You receive information from the senses, such as sight and hearing, and hold it for
one or two seconds while you process it and decide what to do with it. What you ignore quickly fades and cannot be retrieved, much as sound dissolves. Remember how you can sometimes catch an echo of a sentence, or a glimpse of someone you sort of recognize when you’re not really paying attention, but then, in an instant, it’s gone.
If you pay attention to something, the details are then transferred to the short-term memory, which can only store up to seven pieces of data at any one time. For instance, using this memory you can remember the digits of an internet bank account or a pin code for only as long as it takes for you to key it in. As soon as the short-term memory is “full,” it only takes a new piece of information to dislodge an old one because the neural mechanisms, (the meanings and associations) have not been created to allow you to recall the information later on. Some scientists believe that evolution has shaped this memory to have a limited capacity. Can you imagine if you were able to retain all the visual information you picked up in a day? What would happen if you kept a memory of every stranger you walked past and every sign you read? Well, your brain would eventually suffer from data overload. The advantage of a limited working memory is that it allows you to prioritize and focus on the task at hand.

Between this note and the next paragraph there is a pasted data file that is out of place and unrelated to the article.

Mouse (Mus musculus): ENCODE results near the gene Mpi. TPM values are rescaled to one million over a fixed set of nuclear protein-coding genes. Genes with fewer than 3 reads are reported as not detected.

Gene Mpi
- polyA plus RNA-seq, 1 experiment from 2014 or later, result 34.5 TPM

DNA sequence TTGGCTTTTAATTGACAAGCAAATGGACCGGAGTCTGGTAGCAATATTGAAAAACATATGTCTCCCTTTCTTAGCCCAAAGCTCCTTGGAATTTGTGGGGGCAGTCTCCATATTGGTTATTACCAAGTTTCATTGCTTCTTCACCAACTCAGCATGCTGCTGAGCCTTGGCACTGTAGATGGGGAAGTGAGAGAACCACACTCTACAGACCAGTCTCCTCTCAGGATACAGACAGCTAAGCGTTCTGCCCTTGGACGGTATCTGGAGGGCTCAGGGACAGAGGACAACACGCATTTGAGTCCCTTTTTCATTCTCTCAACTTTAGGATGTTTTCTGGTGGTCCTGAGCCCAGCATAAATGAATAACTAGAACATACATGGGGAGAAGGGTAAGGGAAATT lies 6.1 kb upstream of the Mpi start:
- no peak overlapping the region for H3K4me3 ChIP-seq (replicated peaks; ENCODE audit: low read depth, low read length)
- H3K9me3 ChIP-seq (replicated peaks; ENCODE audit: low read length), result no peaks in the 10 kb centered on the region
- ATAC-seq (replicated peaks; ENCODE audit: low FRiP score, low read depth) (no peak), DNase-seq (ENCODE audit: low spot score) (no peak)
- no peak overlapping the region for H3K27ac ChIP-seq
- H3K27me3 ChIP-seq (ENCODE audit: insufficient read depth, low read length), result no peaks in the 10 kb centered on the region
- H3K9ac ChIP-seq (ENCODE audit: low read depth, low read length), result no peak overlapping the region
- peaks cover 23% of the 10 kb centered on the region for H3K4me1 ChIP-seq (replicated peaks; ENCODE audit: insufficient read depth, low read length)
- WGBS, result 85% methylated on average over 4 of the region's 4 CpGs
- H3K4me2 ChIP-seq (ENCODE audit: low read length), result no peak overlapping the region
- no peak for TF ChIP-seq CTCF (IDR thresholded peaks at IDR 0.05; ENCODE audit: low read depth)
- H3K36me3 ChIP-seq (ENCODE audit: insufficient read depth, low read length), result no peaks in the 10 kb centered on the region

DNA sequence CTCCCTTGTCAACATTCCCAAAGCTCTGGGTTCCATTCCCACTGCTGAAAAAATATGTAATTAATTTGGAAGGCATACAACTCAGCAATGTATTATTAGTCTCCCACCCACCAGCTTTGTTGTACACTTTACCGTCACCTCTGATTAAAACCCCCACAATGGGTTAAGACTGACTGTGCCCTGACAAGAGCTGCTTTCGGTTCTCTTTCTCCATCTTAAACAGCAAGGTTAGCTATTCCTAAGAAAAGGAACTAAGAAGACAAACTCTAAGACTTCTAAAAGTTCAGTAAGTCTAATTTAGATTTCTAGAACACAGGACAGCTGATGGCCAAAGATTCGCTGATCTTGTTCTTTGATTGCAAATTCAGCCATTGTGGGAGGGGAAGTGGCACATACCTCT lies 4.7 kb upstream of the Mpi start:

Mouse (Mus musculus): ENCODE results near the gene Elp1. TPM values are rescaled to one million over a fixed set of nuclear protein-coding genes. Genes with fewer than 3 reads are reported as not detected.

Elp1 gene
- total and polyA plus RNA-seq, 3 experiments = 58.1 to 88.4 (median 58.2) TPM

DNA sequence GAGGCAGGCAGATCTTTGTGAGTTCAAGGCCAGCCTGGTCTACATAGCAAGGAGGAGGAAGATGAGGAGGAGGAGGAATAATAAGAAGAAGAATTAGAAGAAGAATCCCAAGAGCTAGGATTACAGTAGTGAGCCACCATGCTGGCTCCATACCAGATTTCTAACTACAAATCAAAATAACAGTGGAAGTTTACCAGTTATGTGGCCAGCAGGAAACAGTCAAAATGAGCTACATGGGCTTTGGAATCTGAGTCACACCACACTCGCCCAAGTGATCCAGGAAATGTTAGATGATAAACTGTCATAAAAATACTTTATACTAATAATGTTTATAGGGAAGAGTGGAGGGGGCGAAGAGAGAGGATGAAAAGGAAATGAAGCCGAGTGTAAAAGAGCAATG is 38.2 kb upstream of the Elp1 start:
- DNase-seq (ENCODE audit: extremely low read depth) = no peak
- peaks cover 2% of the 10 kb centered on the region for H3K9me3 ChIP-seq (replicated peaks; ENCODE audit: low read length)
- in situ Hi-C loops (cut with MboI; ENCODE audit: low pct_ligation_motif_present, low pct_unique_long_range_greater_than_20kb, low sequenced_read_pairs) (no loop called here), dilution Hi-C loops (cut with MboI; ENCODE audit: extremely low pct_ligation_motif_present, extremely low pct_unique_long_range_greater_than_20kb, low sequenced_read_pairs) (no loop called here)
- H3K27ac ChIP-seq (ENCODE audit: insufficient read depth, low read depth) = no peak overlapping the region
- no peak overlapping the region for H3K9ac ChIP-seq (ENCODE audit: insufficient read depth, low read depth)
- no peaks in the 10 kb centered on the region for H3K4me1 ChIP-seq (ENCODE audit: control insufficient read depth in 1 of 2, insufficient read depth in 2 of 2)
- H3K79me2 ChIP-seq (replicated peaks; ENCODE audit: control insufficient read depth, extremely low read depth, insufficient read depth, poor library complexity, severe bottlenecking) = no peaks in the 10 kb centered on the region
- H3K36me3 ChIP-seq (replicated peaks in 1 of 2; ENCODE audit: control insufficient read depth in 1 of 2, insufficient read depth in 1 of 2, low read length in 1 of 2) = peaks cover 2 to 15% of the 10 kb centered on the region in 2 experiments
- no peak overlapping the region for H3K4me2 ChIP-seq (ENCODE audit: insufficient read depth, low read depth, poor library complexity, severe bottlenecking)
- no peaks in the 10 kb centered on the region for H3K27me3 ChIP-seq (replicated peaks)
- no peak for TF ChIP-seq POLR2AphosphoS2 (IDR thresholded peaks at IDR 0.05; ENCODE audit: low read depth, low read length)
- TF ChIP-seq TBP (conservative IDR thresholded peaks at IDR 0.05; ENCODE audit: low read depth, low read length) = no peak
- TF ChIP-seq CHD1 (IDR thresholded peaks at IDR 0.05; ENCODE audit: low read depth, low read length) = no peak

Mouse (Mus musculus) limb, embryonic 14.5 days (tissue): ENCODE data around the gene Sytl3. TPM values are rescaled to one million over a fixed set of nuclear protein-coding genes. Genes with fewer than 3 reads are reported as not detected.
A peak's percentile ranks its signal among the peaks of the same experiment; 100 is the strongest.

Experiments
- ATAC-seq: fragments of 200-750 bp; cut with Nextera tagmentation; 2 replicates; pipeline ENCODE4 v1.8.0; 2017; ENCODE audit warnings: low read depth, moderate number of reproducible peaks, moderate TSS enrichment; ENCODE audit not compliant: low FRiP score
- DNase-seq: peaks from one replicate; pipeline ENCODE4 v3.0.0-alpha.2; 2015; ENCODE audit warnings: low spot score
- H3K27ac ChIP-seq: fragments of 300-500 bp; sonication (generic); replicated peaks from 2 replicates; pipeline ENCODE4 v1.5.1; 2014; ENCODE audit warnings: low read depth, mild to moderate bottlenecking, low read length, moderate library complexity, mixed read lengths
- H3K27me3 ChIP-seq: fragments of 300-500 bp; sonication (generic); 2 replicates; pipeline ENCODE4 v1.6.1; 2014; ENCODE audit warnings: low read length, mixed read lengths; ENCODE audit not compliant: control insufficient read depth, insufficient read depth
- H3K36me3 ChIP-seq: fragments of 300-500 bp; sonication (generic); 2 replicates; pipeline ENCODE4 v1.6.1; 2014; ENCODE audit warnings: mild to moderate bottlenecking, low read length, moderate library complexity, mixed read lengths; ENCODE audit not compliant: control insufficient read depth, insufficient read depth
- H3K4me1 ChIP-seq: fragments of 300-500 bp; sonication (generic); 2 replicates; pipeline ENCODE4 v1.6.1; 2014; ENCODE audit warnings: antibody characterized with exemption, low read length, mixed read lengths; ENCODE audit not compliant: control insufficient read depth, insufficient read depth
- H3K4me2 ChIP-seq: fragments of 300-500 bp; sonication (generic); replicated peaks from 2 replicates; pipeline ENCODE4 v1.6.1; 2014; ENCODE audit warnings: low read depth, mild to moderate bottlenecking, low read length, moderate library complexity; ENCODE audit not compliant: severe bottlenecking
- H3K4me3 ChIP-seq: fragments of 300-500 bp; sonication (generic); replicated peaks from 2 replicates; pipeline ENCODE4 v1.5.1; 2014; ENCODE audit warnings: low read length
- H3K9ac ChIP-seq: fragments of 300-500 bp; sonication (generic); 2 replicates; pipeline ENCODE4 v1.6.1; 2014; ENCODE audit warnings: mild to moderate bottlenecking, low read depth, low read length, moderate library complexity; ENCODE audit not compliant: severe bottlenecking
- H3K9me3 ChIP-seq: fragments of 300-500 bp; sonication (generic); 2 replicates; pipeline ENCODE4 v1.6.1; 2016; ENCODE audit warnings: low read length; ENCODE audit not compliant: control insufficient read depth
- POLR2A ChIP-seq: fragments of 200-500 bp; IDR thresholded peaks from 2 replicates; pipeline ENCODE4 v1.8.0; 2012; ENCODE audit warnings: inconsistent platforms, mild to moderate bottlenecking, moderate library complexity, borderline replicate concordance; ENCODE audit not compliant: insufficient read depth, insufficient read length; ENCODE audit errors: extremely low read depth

What makes information cross over to long-term memory? Any information can be committed to this memory through the process of rehearsal and meaningful association. Once processed, the information can be recalled weeks, months, or even years later. To make this effective, you must make as many links as possible to increase the number of starting points for retrieving the memory. Links are established when you cogitate, review, and analyze information. Association, in particular, relies on your visual memory (demonstrated with the Journey Method on p.36), which is an effective way of recalling a list of disparate items. One thing we do know about memory is that if it is linked to a personal experience or emotion it is more likely to be recalled. If you’re not convinced, then think of a birthday. Which do you remember: your 10th, 15th, 18th, or 21st? Chances are it’s your 18th or 21st because of the significance.
Source of Information : BRAIN TRAINING BOOST MEMORY, MAXIMIZE MENTAL AGILITY, & AWAKEN YOUR INNER GENIUS